A global culture of consumerism has firmly taken hold – the average British woman buys half her body weight in clothing every year; a typical American purchases more stuff every day than an average American weighs; more than 30 million tons of food was dumped in landfills in the US in 2009; and the largest shopping centre in Europe has just opened as the gateway to the London 2012 Olympics. Yet as resources become more constrained, economies stall and businesses begin to think more innovatively about different ways of delivering value to the customer, there are some signals of hope for a reversal in the way that consumers value and use products and services.

Trend #1 – Companies driving behaviour change of consumers.

Recognizing that only 7% of their environmental footprint is in the production of their health and beauty products and 93% is in the way the consumers use them in terms of water and energy, Alliance Boots has developed 10-minute e-learning sessions for staff that will leverage the employees’ relationship with customers to influence the way customers use products.

The Challenge: How can companies use their core assets and connections with consumers to drive behaviour change?

Trend #2 – Selling less and repairing and recycling more. “The greenest product is the one that already exists.” – eBay

The Common Threads Initiative launched by eBay and Patagonia asks customers to not buy something if they don’t need it. If they do need it, they ask customers that they buy what will last a long time – and to repair what breaks, reuse or resell whatever they don’t wear any more. In return, Patagonia has committed to make products that last and help repair quickly anything that breaks. Patagonia and eBay have set up an online marketplace for Patagonia gear.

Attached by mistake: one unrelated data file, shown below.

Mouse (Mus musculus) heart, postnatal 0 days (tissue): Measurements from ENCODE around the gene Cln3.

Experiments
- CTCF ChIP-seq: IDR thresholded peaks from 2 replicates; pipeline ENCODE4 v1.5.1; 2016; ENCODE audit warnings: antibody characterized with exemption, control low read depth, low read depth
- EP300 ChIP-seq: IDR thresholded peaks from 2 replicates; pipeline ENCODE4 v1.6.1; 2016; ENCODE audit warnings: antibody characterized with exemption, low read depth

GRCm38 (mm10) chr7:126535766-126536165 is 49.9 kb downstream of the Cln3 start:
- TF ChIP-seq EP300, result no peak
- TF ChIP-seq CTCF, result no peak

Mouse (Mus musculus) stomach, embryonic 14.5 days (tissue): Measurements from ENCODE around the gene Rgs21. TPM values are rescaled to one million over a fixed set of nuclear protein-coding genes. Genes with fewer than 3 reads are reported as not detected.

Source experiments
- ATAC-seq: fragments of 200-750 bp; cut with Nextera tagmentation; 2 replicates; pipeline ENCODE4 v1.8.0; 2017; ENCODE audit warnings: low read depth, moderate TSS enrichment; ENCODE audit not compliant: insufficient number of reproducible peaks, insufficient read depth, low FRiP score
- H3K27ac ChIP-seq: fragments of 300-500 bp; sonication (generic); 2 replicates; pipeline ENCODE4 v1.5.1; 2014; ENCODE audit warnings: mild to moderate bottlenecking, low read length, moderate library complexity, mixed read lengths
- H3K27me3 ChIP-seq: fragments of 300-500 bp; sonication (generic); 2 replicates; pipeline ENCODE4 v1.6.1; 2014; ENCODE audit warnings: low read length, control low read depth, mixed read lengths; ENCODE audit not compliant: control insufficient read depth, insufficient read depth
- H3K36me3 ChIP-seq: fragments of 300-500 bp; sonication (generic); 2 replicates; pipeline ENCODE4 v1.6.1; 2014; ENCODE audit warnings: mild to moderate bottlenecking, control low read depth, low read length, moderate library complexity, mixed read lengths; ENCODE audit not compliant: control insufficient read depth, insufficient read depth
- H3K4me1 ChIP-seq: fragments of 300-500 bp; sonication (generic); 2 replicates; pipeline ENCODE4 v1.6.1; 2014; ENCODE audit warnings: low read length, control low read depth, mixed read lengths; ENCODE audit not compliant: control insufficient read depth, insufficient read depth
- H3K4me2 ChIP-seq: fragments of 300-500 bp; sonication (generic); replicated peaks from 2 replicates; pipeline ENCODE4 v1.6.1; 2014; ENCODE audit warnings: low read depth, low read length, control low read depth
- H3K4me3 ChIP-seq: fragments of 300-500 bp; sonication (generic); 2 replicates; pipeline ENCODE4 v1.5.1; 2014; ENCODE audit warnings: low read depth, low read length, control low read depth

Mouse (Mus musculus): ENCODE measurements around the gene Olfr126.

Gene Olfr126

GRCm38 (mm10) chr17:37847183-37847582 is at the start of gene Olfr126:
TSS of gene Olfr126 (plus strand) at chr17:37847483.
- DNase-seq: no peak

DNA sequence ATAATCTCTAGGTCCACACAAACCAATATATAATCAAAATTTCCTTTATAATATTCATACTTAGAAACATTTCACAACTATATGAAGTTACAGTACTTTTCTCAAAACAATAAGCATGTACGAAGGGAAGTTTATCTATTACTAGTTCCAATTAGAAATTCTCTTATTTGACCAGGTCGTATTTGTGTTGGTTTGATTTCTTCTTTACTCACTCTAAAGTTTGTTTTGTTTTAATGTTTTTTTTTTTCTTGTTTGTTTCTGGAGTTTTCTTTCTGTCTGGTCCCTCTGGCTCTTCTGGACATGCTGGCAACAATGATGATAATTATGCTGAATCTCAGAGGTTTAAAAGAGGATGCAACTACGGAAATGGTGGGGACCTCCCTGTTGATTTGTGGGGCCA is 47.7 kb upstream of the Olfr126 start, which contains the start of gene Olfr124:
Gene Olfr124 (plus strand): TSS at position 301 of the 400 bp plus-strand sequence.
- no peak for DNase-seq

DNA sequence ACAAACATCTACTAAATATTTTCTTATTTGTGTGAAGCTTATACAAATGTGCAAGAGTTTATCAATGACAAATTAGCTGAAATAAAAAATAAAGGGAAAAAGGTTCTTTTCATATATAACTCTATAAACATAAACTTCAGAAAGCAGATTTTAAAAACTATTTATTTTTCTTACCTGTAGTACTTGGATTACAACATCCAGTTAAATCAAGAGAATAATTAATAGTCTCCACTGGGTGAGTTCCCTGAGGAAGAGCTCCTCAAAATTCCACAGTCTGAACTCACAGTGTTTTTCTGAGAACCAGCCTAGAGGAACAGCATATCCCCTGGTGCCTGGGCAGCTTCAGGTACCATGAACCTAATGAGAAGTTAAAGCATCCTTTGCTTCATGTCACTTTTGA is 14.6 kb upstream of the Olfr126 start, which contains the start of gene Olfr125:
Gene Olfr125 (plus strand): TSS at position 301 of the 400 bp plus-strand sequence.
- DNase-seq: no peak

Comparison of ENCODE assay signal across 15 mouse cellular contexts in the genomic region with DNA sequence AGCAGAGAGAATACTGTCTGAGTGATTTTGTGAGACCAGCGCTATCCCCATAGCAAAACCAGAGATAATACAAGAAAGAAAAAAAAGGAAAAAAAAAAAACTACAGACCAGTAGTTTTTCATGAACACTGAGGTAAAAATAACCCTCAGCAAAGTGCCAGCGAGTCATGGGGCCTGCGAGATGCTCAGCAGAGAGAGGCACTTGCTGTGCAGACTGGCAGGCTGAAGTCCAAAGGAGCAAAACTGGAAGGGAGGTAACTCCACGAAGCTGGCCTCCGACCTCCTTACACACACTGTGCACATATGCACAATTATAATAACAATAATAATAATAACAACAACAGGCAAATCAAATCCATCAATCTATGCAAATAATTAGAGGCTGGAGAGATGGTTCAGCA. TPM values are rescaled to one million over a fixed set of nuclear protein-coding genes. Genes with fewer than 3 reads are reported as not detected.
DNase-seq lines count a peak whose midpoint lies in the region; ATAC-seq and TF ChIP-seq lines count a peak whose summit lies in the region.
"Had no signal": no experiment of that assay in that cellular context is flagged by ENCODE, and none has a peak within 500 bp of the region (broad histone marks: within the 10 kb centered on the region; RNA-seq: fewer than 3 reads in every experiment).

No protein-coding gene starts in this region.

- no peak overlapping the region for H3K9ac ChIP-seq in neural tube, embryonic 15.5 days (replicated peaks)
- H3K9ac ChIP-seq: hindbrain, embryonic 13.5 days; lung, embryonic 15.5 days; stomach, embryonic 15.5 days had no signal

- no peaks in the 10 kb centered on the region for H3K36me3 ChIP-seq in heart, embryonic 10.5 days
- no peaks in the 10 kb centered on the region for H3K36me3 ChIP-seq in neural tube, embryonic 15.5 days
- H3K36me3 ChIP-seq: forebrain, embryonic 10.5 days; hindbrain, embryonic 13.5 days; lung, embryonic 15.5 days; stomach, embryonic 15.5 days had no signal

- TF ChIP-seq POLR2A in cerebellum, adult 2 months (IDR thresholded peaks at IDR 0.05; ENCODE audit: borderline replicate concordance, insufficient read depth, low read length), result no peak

The Challenge: Are companies ready to create brand value in the secondary markets?

Trend #3 – Collaborative consumption: “What’s mine is yours.”

Car sharing, space sharing, storage sharing, clothes swapping, textbook renting – you name it, we can share it! Start-ups are popping up all over the world with these ideas, and mainstream companies are taking notice. For example, BMW recently launched its On Demand BMW care hire service in Munich, and Amazon allows Kindle users to loan books to friends and family.

The Challenge: Can companies make collaborative consumption scalable and profitable?

Trend #4 – It’s the economy, Stupid.

Polls during the recession in 2010 found that nearly half of Americans said they were spending less time buying nonessentials, and more than half were spending less money in stores and online. As America teeters on the edge of a double-dip recession and consumer confidence remains low, Americans are spending less time buying goods and services and more time cooking or taking part in organizational, civic and religious activities according to some studies, and they are driving fewer miles and choosing (and loving) the staycation. Is the great land of consumerism making a change for the better?

The Challenge: Can companies afford to lose sales in non-essential products and instead create profit from experiential and/or service oriented business models?

To consume or not to consume, what to consume, how to consume – it is time for businesses to take heed of these trends and look through new lenses. The key question is what will be the new profit or shared prosperity models for those companies that choose to follow these trends.

SustainAbility will discuss these and other insights on sustainable consumption at a webinar with members of our Engaging Stakeholders Network on September 28th. If you are interested in joining the network and would like to attend the webinar, we have a limited number of guest places so please get in touch.

Caren Holzman


Caren Holzman

Based in London, Caren leads SustainAbility’s London team, addresses issues related to supply chain engagement, sustainable sourcing and poverty alleviation, and is a member of SustainAbility’s Management Team. Over her